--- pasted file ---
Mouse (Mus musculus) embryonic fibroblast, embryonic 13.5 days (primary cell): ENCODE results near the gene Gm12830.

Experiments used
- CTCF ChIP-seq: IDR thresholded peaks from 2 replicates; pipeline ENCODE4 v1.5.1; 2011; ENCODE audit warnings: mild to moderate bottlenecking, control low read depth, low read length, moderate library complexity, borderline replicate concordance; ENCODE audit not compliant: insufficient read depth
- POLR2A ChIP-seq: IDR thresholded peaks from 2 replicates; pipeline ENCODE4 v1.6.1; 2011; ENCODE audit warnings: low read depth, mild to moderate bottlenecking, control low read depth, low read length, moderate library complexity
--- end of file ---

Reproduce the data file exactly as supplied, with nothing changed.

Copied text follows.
Mouse (Mus musculus) embryonic fibroblast, embryonic 13.5 days (primary cell): ENCODE results near the gene Gm12830.

Experiments used
- CTCF ChIP-seq: IDR thresholded peaks from 2 replicates; pipeline ENCODE4 v1.5.1; 2011; ENCODE audit warnings: mild to moderate bottlenecking, control low read depth, low read length, moderate library complexity, borderline replicate concordance; ENCODE audit not compliant: insufficient read depth
- POLR2A ChIP-seq: IDR thresholded peaks from 2 replicates; pipeline ENCODE4 v1.6.1; 2011; ENCODE audit warnings: low read depth, mild to moderate bottlenecking, control low read depth, low read length, moderate library complexity